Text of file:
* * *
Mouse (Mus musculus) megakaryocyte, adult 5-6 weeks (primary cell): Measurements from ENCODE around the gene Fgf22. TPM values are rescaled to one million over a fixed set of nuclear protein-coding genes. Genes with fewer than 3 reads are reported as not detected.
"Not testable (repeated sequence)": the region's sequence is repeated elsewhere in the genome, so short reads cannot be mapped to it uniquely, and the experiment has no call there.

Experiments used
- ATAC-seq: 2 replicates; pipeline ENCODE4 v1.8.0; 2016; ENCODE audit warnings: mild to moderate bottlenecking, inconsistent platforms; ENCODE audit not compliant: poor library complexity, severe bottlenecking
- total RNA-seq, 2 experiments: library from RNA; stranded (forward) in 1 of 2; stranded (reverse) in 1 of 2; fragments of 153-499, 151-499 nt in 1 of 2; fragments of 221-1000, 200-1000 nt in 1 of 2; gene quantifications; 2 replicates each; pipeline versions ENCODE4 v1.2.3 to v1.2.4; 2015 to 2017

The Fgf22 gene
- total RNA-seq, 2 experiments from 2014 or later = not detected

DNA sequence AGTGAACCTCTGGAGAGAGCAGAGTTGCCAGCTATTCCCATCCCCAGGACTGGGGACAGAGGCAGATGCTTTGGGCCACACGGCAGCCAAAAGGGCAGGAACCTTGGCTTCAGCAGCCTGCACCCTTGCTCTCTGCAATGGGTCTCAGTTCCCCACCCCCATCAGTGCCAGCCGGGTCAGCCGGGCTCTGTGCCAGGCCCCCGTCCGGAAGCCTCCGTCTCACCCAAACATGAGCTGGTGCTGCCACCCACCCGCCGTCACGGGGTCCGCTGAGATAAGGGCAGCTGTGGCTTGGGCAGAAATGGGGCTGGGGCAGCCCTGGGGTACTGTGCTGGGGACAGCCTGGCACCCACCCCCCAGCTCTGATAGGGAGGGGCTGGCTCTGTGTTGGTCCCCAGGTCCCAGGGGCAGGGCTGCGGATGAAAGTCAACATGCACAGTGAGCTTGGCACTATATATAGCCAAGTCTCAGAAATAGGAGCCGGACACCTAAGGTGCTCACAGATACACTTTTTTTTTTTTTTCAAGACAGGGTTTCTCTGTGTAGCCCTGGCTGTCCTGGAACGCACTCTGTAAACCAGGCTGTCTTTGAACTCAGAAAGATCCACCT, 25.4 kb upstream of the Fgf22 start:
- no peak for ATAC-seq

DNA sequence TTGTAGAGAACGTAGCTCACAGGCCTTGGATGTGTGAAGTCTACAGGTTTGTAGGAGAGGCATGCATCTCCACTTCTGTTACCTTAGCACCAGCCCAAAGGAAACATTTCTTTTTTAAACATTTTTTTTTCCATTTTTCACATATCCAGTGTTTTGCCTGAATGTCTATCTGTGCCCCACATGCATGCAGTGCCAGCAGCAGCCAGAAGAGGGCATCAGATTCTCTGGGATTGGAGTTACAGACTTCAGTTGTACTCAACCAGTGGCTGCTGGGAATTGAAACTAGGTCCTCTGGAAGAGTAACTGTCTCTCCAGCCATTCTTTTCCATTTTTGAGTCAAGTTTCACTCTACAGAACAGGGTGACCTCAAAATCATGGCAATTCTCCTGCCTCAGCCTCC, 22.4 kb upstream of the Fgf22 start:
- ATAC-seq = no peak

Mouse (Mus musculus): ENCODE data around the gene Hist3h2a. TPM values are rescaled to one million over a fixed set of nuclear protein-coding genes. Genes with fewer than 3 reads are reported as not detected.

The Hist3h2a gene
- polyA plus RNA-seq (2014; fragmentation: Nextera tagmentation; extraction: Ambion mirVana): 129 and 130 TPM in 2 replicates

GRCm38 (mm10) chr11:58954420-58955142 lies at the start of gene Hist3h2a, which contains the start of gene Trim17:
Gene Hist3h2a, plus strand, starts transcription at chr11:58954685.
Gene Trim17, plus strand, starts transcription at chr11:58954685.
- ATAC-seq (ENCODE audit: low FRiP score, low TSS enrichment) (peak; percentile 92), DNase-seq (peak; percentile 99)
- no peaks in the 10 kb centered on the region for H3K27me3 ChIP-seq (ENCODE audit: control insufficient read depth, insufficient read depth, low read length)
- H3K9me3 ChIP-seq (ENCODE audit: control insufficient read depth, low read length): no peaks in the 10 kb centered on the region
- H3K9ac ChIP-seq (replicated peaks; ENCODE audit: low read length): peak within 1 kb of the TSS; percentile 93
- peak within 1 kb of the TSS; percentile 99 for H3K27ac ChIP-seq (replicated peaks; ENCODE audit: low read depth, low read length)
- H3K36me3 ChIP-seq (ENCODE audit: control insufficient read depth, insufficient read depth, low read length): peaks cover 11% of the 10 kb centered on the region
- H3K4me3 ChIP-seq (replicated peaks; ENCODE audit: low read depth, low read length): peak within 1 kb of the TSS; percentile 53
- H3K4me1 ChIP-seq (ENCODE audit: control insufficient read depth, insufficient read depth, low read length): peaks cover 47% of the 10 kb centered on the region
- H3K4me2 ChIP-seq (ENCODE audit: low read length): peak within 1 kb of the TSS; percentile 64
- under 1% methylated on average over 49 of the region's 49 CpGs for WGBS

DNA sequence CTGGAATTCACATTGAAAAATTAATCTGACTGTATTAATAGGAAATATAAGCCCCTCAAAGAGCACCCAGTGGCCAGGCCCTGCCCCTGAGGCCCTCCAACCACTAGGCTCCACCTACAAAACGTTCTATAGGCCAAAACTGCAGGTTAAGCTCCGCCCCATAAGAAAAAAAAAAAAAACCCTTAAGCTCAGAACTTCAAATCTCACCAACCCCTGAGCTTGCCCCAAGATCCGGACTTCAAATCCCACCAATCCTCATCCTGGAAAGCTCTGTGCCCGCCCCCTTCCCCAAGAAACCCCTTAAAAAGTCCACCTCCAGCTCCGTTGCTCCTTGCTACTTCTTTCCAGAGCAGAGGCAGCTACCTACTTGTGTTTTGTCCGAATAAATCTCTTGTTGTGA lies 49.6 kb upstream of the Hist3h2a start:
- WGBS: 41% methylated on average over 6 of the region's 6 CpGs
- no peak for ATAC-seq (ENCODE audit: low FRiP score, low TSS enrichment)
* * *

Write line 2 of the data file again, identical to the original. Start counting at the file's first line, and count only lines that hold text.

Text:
"Not testable (repeated sequence)": the region's sequence is repeated elsewhere in the genome, so short reads cannot be mapped to it uniquely, and the experiment has no call there.